Ten years after the first reports of newborn right whales off South Carolina startled observers, federal regulators propose to include waters off the coast in the “critical habitat” calving grounds for the imperiled species.
The grounds and critical area have been in southern Georgia and northern Florida, but eyewitness reports and survey flights have shown the whales calved over a wider range. The proposal was forced by a court order, after a number of conservation groups petitioned the National Oceanic and Atmospheric Administration in 2009 for the move, then sued in 2014 after delays in handling the petition.
It must move through an exhaustive review and public hearing process, but the proposal would expand the habitat from Florida and southern Georgia to southern North Carolina.
“Survey data and other studies over the past 20 years have increased our understanding of right whale ecology and habitat needs,” said Eileen Sobeck, NOAA fisheries administrator in announcing the move.
The designation would mean one more hurdle in a laborious process to win federal permits for offshore activities. It follows earlier controversial moves to protect the whales, including a 2013 NOAA requirement that makes large ships slow down in right whale waters.
Right whales are the rarest of the large whales, 40-ton creatures whose curious two-plume breathing spray and the lack of a dorsal fin distinguish them from other whales. Hunted to the brink of extinction a century ago, the critically endangered species now numbers 450 to 500 in the north Atlantic Ocean.
The whales have turned the corner toward potential recovery from a low of fewer than 300, thanks to awareness and conservation efforts. But the calving numbers have dropped in recent years, and the whales remain imperiled. Every whale alive is considered vital to the survival of the species.
Ship strikes, line entanglements and noise pollution are considered the biggest threats.
“It stops your heart for a second” to see a right whale, said Pawleys Island boater Mike Robino, who in 2005 piloted a vessel taking a state veterinarian offshore to confirm a report of a newborn calf and mom in the surf. “You realize how truly small you are compared to that animal. Having been up close and personal (to the whale), you can’t help but think if we can help them we should.”
Robino’s trip came after a sighting was made by a beach house roofer on the island. Even confirmed, the birth was considered a fluke. But survey flights begun shortly afterward found, on average, more than a dozen whales per year off South Carolina, including mothers and new calves.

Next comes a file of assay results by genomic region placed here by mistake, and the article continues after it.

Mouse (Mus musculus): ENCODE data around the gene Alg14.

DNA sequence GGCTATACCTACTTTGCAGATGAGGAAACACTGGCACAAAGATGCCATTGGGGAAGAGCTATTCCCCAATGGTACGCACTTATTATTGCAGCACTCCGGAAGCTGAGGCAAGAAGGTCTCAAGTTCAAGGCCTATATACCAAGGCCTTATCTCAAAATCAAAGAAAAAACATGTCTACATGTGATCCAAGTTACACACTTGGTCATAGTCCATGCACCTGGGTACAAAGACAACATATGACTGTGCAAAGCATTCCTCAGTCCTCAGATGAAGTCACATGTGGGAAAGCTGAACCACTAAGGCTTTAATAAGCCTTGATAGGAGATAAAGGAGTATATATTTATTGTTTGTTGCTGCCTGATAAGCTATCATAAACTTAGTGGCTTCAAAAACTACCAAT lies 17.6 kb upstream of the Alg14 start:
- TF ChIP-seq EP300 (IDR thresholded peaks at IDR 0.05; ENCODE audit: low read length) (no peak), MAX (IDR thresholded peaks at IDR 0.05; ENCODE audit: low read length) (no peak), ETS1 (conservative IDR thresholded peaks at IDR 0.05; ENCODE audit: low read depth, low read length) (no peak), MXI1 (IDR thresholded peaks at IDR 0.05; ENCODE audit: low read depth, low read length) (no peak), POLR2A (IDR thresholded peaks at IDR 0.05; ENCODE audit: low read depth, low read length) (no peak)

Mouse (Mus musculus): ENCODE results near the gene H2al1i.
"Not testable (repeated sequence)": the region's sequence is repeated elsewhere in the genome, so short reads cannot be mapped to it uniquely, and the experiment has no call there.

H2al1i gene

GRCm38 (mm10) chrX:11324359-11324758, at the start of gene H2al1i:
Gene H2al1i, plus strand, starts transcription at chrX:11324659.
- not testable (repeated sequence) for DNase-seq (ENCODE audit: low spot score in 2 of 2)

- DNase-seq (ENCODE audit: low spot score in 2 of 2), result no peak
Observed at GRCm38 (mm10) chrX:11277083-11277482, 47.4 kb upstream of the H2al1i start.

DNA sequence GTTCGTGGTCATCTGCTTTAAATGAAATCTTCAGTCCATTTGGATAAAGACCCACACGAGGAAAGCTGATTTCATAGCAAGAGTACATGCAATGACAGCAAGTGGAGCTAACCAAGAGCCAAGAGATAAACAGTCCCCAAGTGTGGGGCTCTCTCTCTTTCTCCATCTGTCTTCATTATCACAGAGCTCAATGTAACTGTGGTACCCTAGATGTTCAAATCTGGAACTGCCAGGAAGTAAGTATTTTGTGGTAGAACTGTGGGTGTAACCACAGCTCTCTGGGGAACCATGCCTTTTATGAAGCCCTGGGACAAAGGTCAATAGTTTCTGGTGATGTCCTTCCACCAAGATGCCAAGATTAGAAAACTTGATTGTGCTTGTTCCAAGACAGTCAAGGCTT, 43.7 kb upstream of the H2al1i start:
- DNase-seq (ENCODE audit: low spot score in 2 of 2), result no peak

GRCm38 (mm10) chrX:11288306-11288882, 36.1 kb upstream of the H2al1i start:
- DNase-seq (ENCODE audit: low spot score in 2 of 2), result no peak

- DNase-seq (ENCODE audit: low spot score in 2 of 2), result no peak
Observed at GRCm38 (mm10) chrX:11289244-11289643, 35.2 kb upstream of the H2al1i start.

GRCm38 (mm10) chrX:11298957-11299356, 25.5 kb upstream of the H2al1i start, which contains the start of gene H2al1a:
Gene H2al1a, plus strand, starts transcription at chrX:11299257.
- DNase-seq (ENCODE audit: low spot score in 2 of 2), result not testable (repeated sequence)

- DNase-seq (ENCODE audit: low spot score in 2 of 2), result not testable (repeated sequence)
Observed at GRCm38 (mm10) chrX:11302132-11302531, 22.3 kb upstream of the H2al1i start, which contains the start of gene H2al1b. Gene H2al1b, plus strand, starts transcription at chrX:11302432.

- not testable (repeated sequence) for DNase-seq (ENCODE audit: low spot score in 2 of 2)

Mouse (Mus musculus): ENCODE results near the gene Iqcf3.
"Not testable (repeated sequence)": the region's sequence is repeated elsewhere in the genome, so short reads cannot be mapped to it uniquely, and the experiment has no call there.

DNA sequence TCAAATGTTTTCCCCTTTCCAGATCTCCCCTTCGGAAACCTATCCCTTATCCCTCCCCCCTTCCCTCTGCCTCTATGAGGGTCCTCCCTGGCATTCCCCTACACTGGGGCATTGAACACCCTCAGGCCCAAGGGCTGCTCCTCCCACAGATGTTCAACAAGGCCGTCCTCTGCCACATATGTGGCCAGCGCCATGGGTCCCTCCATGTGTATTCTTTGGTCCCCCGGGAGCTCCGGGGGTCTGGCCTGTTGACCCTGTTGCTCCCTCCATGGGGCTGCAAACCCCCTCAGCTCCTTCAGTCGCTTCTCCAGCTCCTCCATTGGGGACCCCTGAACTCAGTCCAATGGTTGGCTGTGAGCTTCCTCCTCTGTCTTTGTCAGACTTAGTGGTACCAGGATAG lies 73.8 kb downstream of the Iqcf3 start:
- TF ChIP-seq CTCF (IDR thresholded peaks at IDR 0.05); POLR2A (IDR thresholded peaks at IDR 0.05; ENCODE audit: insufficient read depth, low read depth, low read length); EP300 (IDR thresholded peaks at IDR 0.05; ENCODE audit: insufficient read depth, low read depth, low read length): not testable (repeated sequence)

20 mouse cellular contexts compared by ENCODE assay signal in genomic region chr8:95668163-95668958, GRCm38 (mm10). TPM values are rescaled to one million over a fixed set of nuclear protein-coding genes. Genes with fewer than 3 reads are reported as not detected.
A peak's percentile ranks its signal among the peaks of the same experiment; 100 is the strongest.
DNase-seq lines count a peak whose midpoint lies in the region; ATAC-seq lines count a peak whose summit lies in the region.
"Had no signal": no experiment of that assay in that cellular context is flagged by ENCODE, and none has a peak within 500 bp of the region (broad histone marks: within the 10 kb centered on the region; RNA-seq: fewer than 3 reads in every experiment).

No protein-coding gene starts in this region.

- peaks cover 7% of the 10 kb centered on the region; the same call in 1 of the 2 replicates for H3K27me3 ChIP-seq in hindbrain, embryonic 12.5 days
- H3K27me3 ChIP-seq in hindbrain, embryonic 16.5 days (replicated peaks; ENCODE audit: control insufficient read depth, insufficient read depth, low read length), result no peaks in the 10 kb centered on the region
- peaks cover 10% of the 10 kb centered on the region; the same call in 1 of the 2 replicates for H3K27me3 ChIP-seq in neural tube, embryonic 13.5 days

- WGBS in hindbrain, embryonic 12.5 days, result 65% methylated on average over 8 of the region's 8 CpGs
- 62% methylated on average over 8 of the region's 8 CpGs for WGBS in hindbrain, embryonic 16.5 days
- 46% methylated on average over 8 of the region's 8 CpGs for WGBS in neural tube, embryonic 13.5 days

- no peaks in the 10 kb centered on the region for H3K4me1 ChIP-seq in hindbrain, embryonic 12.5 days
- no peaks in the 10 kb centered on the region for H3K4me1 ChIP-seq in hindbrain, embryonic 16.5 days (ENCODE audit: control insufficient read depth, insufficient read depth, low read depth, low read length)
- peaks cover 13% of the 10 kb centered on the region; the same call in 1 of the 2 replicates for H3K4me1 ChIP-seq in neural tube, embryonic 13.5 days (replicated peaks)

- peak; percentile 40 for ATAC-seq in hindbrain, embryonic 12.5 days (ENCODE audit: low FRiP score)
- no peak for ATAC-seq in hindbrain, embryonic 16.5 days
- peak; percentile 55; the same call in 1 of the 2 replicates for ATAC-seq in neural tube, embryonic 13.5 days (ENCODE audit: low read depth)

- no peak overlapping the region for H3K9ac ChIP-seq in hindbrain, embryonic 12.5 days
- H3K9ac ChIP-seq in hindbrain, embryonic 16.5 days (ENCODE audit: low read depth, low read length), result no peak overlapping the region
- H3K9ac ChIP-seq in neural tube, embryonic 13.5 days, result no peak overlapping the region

The habitat proposal comes after a number of earlier protections, including a controversial rule requiring large ships to slow down near the coast when the whales are in season. The requirement was widely opposed by commercial shipping interests. The South Carolina Ports Authority helped fund survey flights out of Charleston for five years, partially to gauge the effectiveness of the rule.
“The (ports authority) will work in good faith with the U.S. Department of Commerce (NOAA and the National Marine Fisheries Service) to finalize the designation of shipping lanes developed through the evaluation of available science,” the S.C. ports agency said in reaction to the NOAA critical habitat proposal.
Survey flights ended here in 2012 due the loss of funding. They now fly the Florida-Georgia calving ground. A sighting alert network is still in place for shipping and other interests, but off South Carolina it now depends on private reports. No reports have been made this season.
NOAA did not immediately reply to questions asking what effect a critical habitat designation would have on current plans to permit sonic-boom tests and potentially drill for natural gas or oil offshore, or on military activities. Navy warfare and sonar training in the same waters recently were re-permitted without significant restrictions, despite scientific evidence the noise can deafen the whales.
The “critical habitat” proposal also would expand feeding grounds in the Gulf of Maine/Georges Bank region, according to the NOAA release.
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